October 27, 2020

Radnet Radiation Monitoring Network

“RadNet is a network of radiation monitors installed in the United States and maintained by the Environmental Protection Agency (EPA), which monitors the levels of radiation in the air.

The RadNet radiation monitoring network was little known until recently, but has become a widely discussed topic in the United States and across the globe after the earthquake and tsunami wreaked havoc in Japan and caused the release of radiation from the Fukushima nuclear plan.

It is believed that the radiation from Japan was released in dangerous levels and it could soon become a potential health problem for Americans, if not countered well in time – as radiation from Japan has already reached the United States.


The EPA says that its RadNet system is in place, functioning properly, and is fully capable of detecting even a minute change in the radiation levels. Current radiation levels are listed as being normal, but RadNet will detect increases in radiation levels to warn if they are going to drift towards the dangerous levels.

EPA uses this data to keep a close check on the radiation levels in the environment, and maintain a historical record of radiation levels over time. You can download the RadNet data through internet as well.”

For more information, visit http://www.epa.gov/radiation/rert/radnet-data.html

Japan Radiation Found in Milk, EPA Boosts Radiation Monitoring

The EPA released a statement Wednesday indicating that 0.8 pCi/L of iodine-131, a radioactive isotope (radionuclide) from the Fukushima nuclear reactor in Japan, damaged by the massive earthquake and tsunami, in milk samples taken in Spokane, Washington as part of the EPA’s RADNET radiation monitoring program:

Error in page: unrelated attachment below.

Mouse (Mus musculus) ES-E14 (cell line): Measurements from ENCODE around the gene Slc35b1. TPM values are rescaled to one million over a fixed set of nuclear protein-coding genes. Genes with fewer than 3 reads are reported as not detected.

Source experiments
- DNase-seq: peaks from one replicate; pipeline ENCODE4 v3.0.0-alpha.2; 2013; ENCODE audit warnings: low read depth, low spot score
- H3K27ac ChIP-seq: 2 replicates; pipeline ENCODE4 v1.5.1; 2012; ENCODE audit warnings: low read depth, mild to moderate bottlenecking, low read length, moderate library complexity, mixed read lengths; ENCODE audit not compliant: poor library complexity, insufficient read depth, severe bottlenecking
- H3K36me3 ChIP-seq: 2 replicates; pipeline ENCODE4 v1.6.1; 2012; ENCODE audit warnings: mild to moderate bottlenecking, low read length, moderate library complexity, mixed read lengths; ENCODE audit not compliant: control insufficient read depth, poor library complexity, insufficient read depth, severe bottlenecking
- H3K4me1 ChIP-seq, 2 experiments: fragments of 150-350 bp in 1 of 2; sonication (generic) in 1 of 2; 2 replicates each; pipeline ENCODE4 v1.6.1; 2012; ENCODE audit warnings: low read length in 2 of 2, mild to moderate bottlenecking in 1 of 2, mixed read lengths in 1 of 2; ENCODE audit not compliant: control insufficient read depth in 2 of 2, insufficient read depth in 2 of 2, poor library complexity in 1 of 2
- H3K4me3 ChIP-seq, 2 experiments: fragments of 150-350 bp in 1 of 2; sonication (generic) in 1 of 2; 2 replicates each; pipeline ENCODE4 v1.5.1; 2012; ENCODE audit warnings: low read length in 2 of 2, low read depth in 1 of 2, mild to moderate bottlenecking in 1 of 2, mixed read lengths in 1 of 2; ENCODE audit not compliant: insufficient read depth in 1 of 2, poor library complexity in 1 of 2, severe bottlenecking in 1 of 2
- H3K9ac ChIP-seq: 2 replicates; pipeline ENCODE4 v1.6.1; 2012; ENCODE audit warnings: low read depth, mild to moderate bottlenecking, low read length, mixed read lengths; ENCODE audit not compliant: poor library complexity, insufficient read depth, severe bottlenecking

Results from a screening sample taken March 25 from Spokane, Wash. detected 0.8 pCi/L of iodine-131, which is more than 5,000 times lower than the Derived Intervention Level set by the U.S. Food and Drug Administration. These types of findings are to be expected in the coming days and are far below levels of public health concern, including for infants and children. Iodine-131 has a very short half-life of approximately eight days, and the level detected in milk and milk products is therefore expected to drop relatively quickly.

While radiation has been detected across the United States already, this is the first confirmed instance of the detection of radioactive isotopes in the milk supply.

Radiation in Milk

Radiation in milk discovered in Spokane, Washington, according to EPA announcement.

Iodine-131, a radioisotope, has been detected in east coast states ranging from Florida up to Massachusetts in addition to states in the western United States, like Oregon, Colorado, and California.

The EPA also announced that they will be increasing their RADNET radiation monitoring of the air, rainwater, milk supply, and other sources.

Government officials state that this level of radiation is “minuscule” and is safe for humans, including infants.